Author Topic: Trip to Pacific Northwest next summer  (Read 4262 times)

davisgang90

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Trip to Pacific Northwest next summer
« on: August 22, 2013, 01:49:12 PM »
Mustachians,

Trying to start planning a family vacation to the northwest next summer.  3 goals:

1. See the Northwest part of Washington as a potential retirement spot

2. Show kids some of the National Parks/Landmarks out west

3. Secret goal to include portions of Idaho in our trip to show SO Idaho as a potential retirement spot

I've kicked around renting a car/RV etc to get around, but I'd really like to hear some ideas from you folks.  Goal would be to make the trip as inexpensive as possible while maximizing what we get to see/experience.

mustacheme

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Re: Trip to Pacific Northwest next summer
« Reply #1 on: August 22, 2013, 02:15:24 PM »
You'll definitely need some form of transportation, car or RV. There are a lot of camping spots as you travel through the Northwest, so you could consider working in some camping if you're so inclined. Many camping spots allow you to reserve online (reserveamerica.com). Many parks also offer yurts or small cabins at reasonable rates. A van might give you more room to make the trip more comfortable than by car if you are willing to camp in a tent of course that can get tiresome depending on how long your trip is. If you plan your route out well, you can definitely see a lot of sights along the way.



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Re: Trip to Pacific Northwest next summer
« Reply #2 on: August 22, 2013, 02:33:41 PM »
I'd recommend mid-July through Mid-September to maximize your chances of good weather.  It's great camping weather that time of year, not too hot and any rain will be probably be light (though it will be overcast some days and cooler than what you're used to that time of year).  I think you could easily do this with a car and a big tent, with sleeping bags for everyone.  A car would make it easier to visit potential retirement spots too, which I'm guessing will be cities and towns.  I would, in no particular order and depending on how much time you have, drive out to the coast to see the beaches, then head up to the peninsula to visit the Olympics, head over on the ferry to the islands in the Puget Sound, and make your way to the upper I-5 corridor to visit Seattle, Bellingham or whatever retirement town you're thinking of (I assume that's what you mean by NW part of the state).  Also visit the Cascades -- Mt. Rainier natl park is amazing, and there are other spots.  Could visit Mt. St. Helens.  Don't know that much about the Eastern part of the state.  If you're heading towards southern Idaho, you might head down to see Portland OR first before heading east towards Boise. Lots of things you could do, really.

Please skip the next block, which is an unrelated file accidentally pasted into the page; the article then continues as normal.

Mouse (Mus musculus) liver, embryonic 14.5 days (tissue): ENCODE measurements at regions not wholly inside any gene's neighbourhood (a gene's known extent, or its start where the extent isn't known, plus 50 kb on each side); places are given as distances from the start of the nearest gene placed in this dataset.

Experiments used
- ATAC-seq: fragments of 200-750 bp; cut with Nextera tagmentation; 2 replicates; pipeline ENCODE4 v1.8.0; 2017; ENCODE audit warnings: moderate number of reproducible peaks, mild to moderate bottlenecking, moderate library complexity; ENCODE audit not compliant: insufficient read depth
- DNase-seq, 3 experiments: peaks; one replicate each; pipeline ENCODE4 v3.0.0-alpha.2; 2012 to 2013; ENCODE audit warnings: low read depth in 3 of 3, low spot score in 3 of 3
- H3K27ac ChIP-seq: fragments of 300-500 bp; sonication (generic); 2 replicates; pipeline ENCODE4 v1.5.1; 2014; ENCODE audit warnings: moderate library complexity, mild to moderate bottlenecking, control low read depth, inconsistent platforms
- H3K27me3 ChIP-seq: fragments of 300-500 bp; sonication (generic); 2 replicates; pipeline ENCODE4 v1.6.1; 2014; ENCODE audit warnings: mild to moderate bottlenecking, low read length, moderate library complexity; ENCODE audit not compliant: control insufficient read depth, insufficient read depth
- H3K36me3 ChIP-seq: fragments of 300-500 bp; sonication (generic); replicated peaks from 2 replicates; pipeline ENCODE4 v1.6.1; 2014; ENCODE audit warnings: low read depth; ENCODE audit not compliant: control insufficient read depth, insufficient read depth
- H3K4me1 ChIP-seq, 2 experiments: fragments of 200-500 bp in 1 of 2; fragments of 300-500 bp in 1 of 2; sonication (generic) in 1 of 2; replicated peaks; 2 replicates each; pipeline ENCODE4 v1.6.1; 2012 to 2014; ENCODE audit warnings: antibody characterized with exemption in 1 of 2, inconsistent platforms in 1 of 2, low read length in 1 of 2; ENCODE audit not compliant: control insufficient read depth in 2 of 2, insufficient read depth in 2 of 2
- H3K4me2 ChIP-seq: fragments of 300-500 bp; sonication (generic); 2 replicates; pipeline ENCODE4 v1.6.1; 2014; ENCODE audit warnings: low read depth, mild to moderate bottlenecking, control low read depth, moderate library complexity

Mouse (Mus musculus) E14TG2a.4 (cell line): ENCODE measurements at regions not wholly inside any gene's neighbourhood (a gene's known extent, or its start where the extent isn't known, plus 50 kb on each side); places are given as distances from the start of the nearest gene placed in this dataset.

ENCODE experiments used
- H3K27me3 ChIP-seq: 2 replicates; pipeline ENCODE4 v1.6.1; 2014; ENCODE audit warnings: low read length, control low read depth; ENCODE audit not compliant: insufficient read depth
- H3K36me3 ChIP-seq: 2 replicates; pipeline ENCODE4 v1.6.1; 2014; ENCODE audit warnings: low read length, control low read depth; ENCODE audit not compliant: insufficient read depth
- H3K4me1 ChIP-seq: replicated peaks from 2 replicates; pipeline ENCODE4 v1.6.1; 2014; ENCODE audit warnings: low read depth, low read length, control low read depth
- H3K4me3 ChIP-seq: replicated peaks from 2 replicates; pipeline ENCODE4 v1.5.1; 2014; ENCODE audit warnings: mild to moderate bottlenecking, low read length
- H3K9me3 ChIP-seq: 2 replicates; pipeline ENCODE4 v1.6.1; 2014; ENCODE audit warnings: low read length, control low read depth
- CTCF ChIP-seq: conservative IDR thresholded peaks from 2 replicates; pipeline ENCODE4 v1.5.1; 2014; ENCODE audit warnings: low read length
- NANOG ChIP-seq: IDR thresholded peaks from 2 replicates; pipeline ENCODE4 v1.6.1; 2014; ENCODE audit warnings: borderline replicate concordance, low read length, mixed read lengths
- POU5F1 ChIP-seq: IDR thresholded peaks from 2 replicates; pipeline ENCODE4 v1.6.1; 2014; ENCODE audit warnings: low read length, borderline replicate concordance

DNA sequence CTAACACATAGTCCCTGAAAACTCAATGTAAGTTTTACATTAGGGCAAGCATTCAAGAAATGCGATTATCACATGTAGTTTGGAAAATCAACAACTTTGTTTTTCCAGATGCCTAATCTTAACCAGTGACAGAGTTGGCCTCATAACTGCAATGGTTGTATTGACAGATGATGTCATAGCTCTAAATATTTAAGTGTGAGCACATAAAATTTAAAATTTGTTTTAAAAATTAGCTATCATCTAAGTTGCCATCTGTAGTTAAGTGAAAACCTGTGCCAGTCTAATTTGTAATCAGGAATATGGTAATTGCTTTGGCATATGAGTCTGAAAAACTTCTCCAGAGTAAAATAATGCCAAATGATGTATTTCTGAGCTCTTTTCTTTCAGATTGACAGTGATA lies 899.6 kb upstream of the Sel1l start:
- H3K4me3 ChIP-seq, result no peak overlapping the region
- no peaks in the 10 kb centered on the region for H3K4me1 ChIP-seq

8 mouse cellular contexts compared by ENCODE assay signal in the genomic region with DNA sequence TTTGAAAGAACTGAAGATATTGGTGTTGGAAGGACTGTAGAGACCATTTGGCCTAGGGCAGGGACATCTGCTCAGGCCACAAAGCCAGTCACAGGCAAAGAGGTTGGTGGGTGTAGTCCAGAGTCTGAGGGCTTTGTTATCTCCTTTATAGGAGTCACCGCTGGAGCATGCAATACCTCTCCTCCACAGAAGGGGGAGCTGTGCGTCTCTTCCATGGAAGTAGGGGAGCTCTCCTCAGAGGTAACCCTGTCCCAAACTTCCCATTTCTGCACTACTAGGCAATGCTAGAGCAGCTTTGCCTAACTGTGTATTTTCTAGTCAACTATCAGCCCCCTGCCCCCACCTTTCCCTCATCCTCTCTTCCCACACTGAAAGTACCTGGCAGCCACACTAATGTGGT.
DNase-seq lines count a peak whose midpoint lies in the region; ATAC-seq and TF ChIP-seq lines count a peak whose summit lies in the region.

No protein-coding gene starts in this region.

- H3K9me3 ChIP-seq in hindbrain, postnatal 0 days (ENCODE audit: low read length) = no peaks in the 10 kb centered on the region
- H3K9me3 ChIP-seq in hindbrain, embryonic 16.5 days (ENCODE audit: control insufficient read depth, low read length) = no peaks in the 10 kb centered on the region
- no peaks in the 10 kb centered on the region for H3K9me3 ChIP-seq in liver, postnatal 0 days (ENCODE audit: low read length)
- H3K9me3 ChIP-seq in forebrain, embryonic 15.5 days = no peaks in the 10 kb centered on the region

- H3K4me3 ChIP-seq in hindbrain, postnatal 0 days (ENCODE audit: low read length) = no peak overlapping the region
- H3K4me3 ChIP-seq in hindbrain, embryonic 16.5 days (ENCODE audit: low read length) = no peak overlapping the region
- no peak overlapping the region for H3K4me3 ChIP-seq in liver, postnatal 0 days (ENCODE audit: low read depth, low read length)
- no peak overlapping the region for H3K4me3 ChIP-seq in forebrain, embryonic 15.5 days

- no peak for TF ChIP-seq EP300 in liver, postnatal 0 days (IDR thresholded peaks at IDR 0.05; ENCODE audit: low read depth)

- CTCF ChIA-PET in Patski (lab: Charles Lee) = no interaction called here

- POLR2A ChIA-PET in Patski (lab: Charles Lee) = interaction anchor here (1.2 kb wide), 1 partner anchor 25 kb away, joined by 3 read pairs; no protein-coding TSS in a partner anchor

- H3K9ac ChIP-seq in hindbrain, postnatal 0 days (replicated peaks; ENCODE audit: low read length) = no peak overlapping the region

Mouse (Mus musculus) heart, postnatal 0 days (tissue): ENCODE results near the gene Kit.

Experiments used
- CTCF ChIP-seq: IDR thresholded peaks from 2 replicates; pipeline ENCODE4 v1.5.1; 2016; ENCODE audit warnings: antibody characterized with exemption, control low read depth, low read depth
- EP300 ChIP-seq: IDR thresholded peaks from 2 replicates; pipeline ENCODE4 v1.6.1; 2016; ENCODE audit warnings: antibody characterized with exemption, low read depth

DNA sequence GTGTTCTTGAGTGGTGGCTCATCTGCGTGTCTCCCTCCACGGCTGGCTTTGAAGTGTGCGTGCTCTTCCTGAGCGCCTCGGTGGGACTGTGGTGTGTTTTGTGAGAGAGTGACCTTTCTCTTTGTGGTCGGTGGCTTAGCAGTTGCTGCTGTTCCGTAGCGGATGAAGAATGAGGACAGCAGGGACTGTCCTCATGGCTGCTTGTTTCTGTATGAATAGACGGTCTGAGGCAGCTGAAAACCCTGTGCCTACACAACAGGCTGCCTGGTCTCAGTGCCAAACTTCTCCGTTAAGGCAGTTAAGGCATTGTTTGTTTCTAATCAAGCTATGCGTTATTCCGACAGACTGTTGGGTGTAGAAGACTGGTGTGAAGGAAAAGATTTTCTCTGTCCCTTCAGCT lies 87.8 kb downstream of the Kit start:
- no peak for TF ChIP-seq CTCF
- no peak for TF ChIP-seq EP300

Daniel

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Re: Trip to Pacific Northwest next summer
« Reply #3 on: August 22, 2013, 03:02:41 PM »
Some magazine ranked Portland as their number 1 retirement spot in the US a couple years ago. I think it was because it has a lot of cultural events, a lot of green space, great public transit, and no sales tax.

Seriously though, I recommend at least checking out Portland while your in the area. I've also heard crater lake is phenominal, and would have seen it myself if I'd had a car. Also Portland has the most breweries per capita of any large city in the US (which was very exciting for me...)

No Name Guy

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Re: Trip to Pacific Northwest next summer
« Reply #4 on: August 22, 2013, 03:09:17 PM »
In re 2:  pop pop hit some good ones.  St. Helens and Rainier.  Other typical tourist stuff in Seattle is also Space Needle, Pike Place Market and the fish throwers & first Starbucks (always amazing how many people get a pic of that).  Chiually (?sp) art glass. 

Don't forget the North Cascades if you're thinking of St. Helens or Rainier.  A nice loop drive trip is north I-5, east Highway 20 through the North Cascades National Park, S / SE Hwy 153 through the Methow (pronounced MET-how) to the Columbia.  From there, a side trip out and back east to the Grand Coulee Dam is a possibility.  If not, then south on 97 to Chelan - optional trip up lake here to Stehekin for backpacking / camping. Continue south on Hwy 97 to Wenatchee then head back west on Hwy 2 via Leavenworth or go south Hwy 97 from Hwy 2 to I-90 then back west on I-90.